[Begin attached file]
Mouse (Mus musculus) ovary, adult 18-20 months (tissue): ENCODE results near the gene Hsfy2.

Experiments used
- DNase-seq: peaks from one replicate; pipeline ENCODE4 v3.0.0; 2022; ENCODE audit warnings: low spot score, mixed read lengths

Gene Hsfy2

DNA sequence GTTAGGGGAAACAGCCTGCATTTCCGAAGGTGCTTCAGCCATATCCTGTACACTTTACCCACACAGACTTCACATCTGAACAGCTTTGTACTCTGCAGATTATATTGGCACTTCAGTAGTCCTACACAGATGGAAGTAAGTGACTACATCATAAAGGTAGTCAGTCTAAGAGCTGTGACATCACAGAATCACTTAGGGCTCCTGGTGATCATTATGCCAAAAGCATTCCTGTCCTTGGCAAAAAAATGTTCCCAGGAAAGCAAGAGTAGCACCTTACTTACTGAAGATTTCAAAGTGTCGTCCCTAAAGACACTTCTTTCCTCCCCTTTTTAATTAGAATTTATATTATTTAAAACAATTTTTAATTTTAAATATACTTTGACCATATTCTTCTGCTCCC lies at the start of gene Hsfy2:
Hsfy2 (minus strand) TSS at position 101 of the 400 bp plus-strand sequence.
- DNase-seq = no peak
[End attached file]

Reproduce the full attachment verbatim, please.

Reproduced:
Mouse (Mus musculus) ovary, adult 18-20 months (tissue): ENCODE results near the gene Hsfy2.

Experiments used
- DNase-seq: peaks from one replicate; pipeline ENCODE4 v3.0.0; 2022; ENCODE audit warnings: low spot score, mixed read lengths

Gene Hsfy2

DNA sequence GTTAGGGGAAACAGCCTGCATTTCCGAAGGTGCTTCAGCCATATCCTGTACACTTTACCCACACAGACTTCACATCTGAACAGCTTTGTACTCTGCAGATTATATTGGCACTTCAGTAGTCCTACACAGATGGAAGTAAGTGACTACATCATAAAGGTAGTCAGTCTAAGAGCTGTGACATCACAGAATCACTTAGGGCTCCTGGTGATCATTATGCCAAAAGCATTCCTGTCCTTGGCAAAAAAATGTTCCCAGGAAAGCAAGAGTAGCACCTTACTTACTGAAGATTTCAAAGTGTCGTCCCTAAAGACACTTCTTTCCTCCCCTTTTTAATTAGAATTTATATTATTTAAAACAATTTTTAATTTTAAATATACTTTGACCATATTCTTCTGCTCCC lies at the start of gene Hsfy2:
Hsfy2 (minus strand) TSS at position 101 of the 400 bp plus-strand sequence.
- DNase-seq = no peak